Poll shows 43 percent have gun in household, 6 percent increase in demand for more gun control from gun owners.

In the wake of a school shooting in Oregon that killed nine, a nationwide poll has found a sharp increase in the number of Americans who want stricter gun laws.

The poll conducted by Gallup this month shows 55 percent of those surveyed want stricter gun laws, a 6 percent increase over a similar poll last year. The new Gallup poll found that 33 percent want gun laws kept as they are, a 4 percent decline over last year.

“In a maelstrom of debate about guns, Americans have clear-cut views of at least some aspects of the debate,” Gallup said. “With mass shootings and individual homicides occurring with regularity, the debate will continue over whether there should be restrictions or amendments to firearms purchases or possession.”

The poll was conducted Oct. 7-11, just days after a lone gunman killed nine students and faculty at a small college in Oregon. The murders prompted nationwide calls from gun control advocates to increase laws on purchasing firearms and proved a major focus in the Democrat presidential debate on Oct. 13.

In fact, the October poll found a 6 percent increase in favor of more gun control among those who said they own a gun, with most calling for tightening laws on firearm purchases.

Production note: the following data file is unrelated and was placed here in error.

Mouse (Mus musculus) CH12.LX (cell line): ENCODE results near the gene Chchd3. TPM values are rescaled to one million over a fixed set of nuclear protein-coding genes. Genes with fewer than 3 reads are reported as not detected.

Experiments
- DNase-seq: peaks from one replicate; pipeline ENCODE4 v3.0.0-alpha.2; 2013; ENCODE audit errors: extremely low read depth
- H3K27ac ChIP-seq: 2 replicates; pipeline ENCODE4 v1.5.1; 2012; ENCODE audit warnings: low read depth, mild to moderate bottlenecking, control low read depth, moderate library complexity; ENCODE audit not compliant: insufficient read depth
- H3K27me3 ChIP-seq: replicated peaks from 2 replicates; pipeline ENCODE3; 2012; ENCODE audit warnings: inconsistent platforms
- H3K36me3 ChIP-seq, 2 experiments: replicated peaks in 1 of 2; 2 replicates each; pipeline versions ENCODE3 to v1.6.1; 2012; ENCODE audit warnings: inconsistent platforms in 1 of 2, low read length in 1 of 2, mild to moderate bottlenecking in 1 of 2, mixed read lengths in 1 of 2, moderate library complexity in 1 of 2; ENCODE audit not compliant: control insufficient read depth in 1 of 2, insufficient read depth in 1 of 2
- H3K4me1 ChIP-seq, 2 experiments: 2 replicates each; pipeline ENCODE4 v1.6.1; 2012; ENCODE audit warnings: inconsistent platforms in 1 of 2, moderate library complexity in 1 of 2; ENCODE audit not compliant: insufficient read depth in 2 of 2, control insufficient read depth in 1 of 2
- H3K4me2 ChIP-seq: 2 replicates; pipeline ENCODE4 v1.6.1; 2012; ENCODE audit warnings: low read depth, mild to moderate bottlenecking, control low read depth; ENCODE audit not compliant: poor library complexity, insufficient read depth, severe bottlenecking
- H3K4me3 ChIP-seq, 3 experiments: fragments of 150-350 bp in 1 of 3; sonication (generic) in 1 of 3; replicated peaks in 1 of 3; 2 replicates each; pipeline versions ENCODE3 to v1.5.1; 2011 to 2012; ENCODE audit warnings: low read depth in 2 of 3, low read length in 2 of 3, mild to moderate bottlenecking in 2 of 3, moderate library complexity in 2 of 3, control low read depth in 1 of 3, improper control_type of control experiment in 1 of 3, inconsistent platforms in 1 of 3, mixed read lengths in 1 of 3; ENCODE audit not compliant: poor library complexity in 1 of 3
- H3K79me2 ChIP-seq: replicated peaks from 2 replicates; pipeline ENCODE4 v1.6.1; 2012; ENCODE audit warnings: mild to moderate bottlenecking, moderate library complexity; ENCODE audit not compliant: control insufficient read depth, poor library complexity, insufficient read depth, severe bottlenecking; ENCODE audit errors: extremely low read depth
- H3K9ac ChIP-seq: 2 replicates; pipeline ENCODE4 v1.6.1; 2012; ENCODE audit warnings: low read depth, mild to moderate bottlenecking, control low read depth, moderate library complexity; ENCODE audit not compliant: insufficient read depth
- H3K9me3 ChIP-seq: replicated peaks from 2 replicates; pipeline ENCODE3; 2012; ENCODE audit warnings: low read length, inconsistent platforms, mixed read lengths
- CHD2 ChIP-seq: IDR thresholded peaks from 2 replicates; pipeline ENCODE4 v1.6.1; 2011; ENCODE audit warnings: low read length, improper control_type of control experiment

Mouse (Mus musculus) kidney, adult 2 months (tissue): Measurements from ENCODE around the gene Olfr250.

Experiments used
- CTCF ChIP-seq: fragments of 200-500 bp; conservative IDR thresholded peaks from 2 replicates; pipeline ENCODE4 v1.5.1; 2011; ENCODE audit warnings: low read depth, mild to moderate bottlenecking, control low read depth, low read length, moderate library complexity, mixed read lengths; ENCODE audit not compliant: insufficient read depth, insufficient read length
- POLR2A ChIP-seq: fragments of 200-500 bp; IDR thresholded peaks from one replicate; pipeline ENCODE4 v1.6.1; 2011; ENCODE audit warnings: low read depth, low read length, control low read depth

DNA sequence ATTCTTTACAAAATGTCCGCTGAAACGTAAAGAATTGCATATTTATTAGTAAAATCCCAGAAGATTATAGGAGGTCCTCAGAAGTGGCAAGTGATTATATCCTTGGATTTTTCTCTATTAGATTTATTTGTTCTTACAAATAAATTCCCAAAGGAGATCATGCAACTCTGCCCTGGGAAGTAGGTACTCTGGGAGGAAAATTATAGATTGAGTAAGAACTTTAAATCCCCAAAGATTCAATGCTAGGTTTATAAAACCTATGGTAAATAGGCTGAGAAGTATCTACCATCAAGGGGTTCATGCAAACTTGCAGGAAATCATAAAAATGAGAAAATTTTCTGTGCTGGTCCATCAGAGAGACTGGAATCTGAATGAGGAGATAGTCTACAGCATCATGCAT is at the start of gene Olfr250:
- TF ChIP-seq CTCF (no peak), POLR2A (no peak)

Previous Gallup polls had demonstrated a sharp decrease in calls for more gun control, with a February 2014 poll showing 55 percent of Americans are “dissatisfied” with U.S. gun laws, with 16 percent of those saying gun laws were too strict and a 6 percent drop among those who said they weren’t strict enough.

The newest Gallup poll shows an uptick in Democrats and Independents who feel gun laws need to be stricter, a sign that those on the political left may be galvanizing behind the gun control issue. The poll did show, however, a record low in the percentage of Americans who want a ban on handguns, with 72 percent saying there shouldn’t be a ban, and 27 percent in favor of one.

“This trend has been generally declining since Gallup began asking this question in 1959, when 60% said such a law should exist,” Gallup said.

And in a demonstration of how more Americans are buying guns, Gallup found 43 percent said they have a gun in the household, while 28 percent say they own one personally.

“In 2015, guns are a part of the fabric of American life and much of its discourse,” Gallup explained. The American public “is disturbed about mass shootings, but evidently divided about how to solve this persistent problem in the 2010s.”